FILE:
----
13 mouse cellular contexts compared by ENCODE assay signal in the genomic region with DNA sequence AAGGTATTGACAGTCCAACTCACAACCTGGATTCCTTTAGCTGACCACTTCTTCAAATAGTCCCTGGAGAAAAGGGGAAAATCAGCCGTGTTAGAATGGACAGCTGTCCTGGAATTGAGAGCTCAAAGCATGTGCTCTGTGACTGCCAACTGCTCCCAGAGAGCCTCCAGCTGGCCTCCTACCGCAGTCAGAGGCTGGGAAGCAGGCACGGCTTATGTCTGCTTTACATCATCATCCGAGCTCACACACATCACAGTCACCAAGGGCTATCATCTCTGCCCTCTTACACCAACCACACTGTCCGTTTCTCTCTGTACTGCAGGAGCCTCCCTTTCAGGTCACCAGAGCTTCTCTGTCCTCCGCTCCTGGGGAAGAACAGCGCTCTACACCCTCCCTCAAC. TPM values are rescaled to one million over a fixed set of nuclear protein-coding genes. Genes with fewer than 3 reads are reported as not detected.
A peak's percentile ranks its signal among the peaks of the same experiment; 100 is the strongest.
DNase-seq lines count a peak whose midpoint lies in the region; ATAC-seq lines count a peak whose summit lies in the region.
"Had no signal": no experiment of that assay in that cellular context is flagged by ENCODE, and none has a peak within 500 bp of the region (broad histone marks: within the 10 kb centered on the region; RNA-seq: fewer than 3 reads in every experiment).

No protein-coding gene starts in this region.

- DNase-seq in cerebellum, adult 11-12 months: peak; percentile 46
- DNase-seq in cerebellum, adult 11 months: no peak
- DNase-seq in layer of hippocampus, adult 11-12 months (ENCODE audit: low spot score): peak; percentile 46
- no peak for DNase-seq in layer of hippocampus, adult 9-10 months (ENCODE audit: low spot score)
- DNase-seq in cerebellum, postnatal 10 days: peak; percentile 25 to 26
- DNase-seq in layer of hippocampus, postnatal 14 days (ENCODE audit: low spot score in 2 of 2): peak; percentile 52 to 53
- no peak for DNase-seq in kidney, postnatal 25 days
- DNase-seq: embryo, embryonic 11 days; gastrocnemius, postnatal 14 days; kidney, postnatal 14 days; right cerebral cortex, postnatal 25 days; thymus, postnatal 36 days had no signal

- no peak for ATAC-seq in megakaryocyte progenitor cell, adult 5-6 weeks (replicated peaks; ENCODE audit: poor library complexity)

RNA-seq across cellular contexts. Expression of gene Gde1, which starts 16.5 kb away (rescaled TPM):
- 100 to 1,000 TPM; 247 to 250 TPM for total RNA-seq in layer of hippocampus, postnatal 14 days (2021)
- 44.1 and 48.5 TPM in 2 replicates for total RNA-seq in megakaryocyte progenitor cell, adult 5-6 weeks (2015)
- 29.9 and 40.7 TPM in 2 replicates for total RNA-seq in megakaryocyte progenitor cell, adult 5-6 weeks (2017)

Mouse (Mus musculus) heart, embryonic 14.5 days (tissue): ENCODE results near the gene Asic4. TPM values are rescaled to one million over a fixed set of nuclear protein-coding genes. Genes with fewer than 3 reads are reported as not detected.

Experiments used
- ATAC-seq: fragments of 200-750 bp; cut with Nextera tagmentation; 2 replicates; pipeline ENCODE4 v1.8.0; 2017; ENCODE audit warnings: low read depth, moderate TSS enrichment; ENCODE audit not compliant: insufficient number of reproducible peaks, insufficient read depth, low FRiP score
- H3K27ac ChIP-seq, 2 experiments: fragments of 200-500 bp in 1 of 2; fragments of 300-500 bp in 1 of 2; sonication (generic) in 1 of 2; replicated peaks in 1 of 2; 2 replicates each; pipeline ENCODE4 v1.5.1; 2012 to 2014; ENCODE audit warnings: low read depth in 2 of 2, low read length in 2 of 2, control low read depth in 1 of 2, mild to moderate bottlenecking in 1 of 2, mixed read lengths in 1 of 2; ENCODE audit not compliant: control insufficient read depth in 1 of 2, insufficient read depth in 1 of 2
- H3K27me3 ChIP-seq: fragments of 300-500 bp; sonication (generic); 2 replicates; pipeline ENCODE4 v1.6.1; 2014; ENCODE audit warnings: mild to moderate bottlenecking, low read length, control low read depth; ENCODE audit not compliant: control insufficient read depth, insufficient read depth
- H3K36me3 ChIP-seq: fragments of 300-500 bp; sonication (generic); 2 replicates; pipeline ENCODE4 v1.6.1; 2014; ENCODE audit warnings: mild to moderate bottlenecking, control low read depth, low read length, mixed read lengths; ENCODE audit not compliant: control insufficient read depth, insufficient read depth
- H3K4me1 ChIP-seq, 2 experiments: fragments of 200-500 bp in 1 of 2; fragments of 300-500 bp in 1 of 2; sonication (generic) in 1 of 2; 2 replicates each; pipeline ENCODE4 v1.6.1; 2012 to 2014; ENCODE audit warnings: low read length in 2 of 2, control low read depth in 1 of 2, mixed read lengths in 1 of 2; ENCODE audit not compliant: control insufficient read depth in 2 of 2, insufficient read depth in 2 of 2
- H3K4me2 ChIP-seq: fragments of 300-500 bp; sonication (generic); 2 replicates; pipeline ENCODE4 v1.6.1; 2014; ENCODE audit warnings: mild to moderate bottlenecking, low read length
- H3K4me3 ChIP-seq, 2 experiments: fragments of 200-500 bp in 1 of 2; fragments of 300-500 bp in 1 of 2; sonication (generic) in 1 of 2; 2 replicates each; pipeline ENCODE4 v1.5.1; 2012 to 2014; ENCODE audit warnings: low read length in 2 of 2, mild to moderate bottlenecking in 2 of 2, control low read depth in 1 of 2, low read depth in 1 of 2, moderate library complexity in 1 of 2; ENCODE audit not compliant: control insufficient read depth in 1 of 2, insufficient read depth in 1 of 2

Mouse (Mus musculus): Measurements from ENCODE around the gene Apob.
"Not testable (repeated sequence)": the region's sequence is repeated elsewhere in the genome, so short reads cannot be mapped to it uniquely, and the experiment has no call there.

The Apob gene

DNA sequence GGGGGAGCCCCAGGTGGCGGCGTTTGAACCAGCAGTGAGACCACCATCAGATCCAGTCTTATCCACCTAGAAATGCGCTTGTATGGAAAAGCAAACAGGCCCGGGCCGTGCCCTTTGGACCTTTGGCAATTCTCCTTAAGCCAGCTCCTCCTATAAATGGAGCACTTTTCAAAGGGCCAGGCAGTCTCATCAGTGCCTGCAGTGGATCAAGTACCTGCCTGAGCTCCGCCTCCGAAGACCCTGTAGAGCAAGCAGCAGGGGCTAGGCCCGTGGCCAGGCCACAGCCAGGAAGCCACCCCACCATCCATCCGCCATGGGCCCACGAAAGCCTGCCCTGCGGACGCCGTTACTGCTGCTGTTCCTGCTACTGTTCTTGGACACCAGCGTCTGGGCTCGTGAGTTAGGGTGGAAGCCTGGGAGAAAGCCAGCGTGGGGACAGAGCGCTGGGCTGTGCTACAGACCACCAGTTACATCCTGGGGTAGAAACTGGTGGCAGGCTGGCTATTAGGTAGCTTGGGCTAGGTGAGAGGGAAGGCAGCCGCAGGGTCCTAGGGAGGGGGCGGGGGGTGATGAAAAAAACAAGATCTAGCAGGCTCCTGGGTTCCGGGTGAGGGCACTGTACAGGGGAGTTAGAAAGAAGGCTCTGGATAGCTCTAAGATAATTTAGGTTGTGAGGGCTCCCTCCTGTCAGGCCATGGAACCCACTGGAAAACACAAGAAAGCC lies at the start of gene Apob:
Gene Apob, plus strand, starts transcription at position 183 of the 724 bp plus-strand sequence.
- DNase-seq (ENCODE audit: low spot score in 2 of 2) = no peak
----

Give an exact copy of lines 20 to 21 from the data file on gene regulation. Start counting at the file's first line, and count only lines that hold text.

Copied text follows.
Experiments used
- ATAC-seq: fragments of 200-750 bp; cut with Nextera tagmentation; 2 replicates; pipeline ENCODE4 v1.8.0; 2017; ENCODE audit warnings: low read depth, moderate TSS enrichment; ENCODE audit not compliant: insufficient number of reproducible peaks, insufficient read depth, low FRiP score